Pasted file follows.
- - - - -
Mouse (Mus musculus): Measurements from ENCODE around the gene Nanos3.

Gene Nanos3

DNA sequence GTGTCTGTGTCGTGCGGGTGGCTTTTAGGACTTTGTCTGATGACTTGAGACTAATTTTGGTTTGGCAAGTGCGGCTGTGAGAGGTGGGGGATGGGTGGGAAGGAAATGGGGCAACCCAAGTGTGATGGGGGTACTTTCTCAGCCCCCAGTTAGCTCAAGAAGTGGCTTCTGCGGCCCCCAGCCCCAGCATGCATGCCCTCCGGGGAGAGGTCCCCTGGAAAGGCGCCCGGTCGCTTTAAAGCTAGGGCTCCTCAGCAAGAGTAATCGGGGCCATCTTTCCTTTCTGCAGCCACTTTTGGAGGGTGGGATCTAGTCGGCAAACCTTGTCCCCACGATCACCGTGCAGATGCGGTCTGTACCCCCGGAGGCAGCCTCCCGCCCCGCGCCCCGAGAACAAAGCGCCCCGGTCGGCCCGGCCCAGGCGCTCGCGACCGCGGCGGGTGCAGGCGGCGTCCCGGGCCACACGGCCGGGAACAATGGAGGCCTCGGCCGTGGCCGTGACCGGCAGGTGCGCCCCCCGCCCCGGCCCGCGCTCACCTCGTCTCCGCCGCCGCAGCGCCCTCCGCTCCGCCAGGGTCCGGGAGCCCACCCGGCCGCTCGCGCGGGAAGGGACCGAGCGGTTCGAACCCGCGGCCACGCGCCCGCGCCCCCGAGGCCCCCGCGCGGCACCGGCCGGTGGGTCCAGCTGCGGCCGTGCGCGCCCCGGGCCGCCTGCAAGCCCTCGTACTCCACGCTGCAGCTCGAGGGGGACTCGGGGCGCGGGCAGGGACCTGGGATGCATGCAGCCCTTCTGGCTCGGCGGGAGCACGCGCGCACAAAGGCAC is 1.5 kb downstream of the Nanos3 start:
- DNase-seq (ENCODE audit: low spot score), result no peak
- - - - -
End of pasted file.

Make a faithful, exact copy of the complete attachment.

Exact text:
Mouse (Mus musculus): Measurements from ENCODE around the gene Nanos3.

Gene Nanos3

DNA sequence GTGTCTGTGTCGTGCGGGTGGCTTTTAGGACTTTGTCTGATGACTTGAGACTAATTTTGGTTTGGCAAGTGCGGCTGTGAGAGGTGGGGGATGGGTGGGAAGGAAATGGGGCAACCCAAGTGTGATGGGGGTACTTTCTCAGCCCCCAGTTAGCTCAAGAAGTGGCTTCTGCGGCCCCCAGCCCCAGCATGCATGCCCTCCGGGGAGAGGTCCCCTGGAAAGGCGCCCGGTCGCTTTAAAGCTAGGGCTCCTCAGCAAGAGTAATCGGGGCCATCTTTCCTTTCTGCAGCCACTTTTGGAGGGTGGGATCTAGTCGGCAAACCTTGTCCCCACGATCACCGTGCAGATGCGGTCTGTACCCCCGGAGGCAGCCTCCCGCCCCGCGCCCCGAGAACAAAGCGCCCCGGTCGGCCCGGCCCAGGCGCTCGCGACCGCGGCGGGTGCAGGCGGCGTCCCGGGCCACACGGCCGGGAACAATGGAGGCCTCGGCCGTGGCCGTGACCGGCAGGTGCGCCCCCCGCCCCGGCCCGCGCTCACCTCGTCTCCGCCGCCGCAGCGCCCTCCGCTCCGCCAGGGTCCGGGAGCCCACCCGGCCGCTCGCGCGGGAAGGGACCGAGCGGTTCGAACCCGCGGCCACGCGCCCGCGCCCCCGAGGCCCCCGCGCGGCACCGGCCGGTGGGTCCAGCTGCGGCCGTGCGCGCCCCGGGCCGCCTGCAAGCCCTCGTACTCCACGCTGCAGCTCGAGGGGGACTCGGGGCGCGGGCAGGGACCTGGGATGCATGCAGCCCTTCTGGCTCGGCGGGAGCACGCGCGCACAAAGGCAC is 1.5 kb downstream of the Nanos3 start:
- DNase-seq (ENCODE audit: low spot score), result no peak